How to Machine Applique’ – TJW

When I started working on the Tarts Come to Tea again I really could not remember how to machine applique’. It was the strangest feeling. I knew the general principles (trace pattern, iron it on fabric, satin stitch around the shapes), but all the details had left my mind. I felt like I had to start over.

Being a good librarian I looked at some books, but could only find references to needle-turn and raw-edged applique’. I fumbled around for awhile and came up with the following process.

Cake block pattern
Cake block pattern

First, I draw the pattern out life size on a white sheet of sketch paper. (I know this doesn’t look like white paper, but see the Weekend Work post for an explanation). I usually draw in pencil to start.

Machine Applique' Pattern
Machine Applique’ Pattern

Next I draw out the patterns on individual smaller sheets of paper. If there are parts that need to be in different colors or need to be separated for some reason, then I make separate patterns for them. For example, I made a separate pattern each for the cake, plate and whipped cream, above.

Tracing Machine Applique' Pattern
Tracing Machine Applique’ Pattern

I put the  Steam-a-Seam 2, or other fusible of your choice, over the pattern and trace the pattern onto Steam-a-Seam 2.

Traced Pattern on Fabric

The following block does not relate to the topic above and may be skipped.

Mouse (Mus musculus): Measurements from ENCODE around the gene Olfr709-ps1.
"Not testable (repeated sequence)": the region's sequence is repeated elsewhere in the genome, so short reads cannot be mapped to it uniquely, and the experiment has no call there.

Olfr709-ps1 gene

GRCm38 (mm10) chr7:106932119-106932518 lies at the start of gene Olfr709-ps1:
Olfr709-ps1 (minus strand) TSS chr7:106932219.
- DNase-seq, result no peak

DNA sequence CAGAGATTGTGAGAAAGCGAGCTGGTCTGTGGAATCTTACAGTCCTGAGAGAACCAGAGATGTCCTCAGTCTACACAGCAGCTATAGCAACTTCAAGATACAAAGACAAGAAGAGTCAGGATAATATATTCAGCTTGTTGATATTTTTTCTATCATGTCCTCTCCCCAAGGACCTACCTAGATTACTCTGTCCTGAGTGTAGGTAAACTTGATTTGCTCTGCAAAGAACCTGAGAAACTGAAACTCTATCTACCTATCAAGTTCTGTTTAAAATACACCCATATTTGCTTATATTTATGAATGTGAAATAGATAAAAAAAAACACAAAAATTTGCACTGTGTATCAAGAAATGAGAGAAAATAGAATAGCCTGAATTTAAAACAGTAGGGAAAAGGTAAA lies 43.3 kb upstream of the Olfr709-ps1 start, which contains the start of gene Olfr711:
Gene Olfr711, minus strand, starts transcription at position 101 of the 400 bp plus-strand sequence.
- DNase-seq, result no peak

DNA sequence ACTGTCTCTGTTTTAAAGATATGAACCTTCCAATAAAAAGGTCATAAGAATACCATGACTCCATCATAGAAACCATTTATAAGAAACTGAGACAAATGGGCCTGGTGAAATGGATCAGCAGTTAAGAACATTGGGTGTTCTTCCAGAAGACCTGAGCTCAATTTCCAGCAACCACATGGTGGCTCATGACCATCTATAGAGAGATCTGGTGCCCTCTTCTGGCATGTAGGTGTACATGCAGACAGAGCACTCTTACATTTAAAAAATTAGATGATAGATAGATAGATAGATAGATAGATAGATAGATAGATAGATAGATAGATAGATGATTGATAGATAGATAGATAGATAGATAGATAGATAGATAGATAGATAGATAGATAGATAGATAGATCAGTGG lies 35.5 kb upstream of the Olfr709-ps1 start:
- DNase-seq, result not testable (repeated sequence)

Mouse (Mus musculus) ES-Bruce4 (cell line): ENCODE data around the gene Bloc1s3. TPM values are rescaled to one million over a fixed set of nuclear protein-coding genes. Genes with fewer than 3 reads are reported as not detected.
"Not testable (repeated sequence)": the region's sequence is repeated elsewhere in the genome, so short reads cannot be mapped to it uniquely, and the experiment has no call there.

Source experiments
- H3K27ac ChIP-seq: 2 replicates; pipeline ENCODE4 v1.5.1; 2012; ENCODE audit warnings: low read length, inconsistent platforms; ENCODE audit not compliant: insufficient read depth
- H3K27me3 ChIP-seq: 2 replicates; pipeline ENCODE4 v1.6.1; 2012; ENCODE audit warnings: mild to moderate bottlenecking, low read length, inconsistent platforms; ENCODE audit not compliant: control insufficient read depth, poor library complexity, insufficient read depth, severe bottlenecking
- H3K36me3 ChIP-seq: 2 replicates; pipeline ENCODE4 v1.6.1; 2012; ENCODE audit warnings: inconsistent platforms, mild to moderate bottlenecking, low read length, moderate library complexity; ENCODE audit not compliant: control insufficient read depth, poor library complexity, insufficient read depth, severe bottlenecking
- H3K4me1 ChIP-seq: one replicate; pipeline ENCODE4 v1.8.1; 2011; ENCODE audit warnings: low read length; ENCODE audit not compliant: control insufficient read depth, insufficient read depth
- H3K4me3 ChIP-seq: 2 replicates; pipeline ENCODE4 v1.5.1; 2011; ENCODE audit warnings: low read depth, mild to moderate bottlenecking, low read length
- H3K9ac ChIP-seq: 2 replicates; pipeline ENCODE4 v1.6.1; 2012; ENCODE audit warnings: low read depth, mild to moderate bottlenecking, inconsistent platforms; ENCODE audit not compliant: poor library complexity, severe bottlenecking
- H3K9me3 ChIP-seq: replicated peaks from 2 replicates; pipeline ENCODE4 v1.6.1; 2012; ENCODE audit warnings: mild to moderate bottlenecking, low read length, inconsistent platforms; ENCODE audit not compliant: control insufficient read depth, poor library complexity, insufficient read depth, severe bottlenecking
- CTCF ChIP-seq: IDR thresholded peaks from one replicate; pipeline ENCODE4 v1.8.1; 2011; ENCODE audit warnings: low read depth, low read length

Traced Pattern on Fabric

After that is done, I trim the fabric to the approximate size, then press the SAS2 (or other appropriate fusible) on to the wrong side of that piece of fabric.

Cake block detail

Finally, I put all the pieces together, press the fusible on to the background and satin stitch around the edges.

See the Fusible Applique’ tutorial for more information. See the Machine Applique’ using Directional Motifs for more information on making sure your designs go the right way.

Author: Jaye

Quiltmaker who enjoys writing and frozen chocolate covered bananas.

2 thoughts on “How to Machine Applique’ – TJW”

    1. Yes, the hand of the fabric definitely changes with this method. The spray adhesive makes me itch. The SAS2 Light is pretty lightweight, so the piece isn’t too stiff. It is a wall hanging and I don’t plan to wash it, so I don’t mind the stiffness. If it were a baby quilt or a bed quilt, I would have to use a different method. When I worked on a round robin quilt, I put the fabric on face up and then sewed around the pattern with a straight stitch, which was drawn on to the interfacing. Afterwards I cut out the design and then satin stitched around the pieces from the front. See? It is all coming back to me.

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